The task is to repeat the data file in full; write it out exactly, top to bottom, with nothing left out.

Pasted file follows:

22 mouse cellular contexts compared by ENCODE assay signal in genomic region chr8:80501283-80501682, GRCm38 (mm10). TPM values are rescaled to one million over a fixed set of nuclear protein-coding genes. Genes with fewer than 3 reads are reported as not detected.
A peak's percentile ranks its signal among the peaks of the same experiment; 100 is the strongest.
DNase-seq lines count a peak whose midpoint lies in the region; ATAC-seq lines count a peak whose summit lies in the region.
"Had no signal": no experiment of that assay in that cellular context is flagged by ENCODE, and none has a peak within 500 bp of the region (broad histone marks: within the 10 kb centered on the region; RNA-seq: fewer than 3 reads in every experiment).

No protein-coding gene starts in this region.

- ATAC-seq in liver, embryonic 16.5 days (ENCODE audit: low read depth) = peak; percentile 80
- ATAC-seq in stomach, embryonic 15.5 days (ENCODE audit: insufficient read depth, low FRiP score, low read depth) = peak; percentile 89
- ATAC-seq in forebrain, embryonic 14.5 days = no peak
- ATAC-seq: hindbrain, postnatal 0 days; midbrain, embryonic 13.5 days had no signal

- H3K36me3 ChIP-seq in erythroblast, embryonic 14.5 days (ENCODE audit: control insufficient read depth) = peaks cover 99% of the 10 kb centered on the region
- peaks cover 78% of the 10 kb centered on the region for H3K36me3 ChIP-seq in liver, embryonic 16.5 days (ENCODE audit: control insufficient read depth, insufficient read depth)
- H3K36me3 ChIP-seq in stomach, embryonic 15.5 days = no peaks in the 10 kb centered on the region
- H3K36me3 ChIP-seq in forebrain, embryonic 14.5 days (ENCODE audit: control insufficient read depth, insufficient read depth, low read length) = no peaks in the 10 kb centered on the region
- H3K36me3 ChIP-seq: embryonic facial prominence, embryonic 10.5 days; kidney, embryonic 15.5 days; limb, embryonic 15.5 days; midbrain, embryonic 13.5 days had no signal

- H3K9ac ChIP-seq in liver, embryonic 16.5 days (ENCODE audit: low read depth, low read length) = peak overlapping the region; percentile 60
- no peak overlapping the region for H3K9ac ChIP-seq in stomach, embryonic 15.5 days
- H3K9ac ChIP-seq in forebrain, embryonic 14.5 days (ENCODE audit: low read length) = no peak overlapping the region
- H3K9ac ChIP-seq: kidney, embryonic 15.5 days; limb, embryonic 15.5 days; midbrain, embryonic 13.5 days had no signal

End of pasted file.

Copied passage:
22 mouse cellular contexts compared by ENCODE assay signal in genomic region chr8:80501283-80501682, GRCm38 (mm10). TPM values are rescaled to one million over a fixed set of nuclear protein-coding genes. Genes with fewer than 3 reads are reported as not detected.
A peak's percentile ranks its signal among the peaks of the same experiment; 100 is the strongest.
DNase-seq lines count a peak whose midpoint lies in the region; ATAC-seq lines count a peak whose summit lies in the region.
"Had no signal": no experiment of that assay in that cellular context is flagged by ENCODE, and none has a peak within 500 bp of the region (broad histone marks: within the 10 kb centered on the region; RNA-seq: fewer than 3 reads in every experiment).

No protein-coding gene starts in this region.

- ATAC-seq in liver, embryonic 16.5 days (ENCODE audit: low read depth) = peak; percentile 80
- ATAC-seq in stomach, embryonic 15.5 days (ENCODE audit: insufficient read depth, low FRiP score, low read depth) = peak; percentile 89
- ATAC-seq in forebrain, embryonic 14.5 days = no peak
- ATAC-seq: hindbrain, postnatal 0 days; midbrain, embryonic 13.5 days had no signal

- H3K36me3 ChIP-seq in erythroblast, embryonic 14.5 days (ENCODE audit: control insufficient read depth) = peaks cover 99% of the 10 kb centered on the region
- peaks cover 78% of the 10 kb centered on the region for H3K36me3 ChIP-seq in liver, embryonic 16.5 days (ENCODE audit: control insufficient read depth, insufficient read depth)
- H3K36me3 ChIP-seq in stomach, embryonic 15.5 days = no peaks in the 10 kb centered on the region
- H3K36me3 ChIP-seq in forebrain, embryonic 14.5 days (ENCODE audit: control insufficient read depth, insufficient read depth, low read length) = no peaks in the 10 kb centered on the region
- H3K36me3 ChIP-seq: embryonic facial prominence, embryonic 10.5 days; kidney, embryonic 15.5 days; limb, embryonic 15.5 days; midbrain, embryonic 13.5 days had no signal

- H3K9ac ChIP-seq in liver, embryonic 16.5 days (ENCODE audit: low read depth, low read length) = peak overlapping the region; percentile 60
- no peak overlapping the region for H3K9ac ChIP-seq in stomach, embryonic 15.5 days
- H3K9ac ChIP-seq in forebrain, embryonic 14.5 days (ENCODE audit: low read length) = no peak overlapping the region
- H3K9ac ChIP-seq: kidney, embryonic 15.5 days; limb, embryonic 15.5 days; midbrain, embryonic 13.5 days had no signal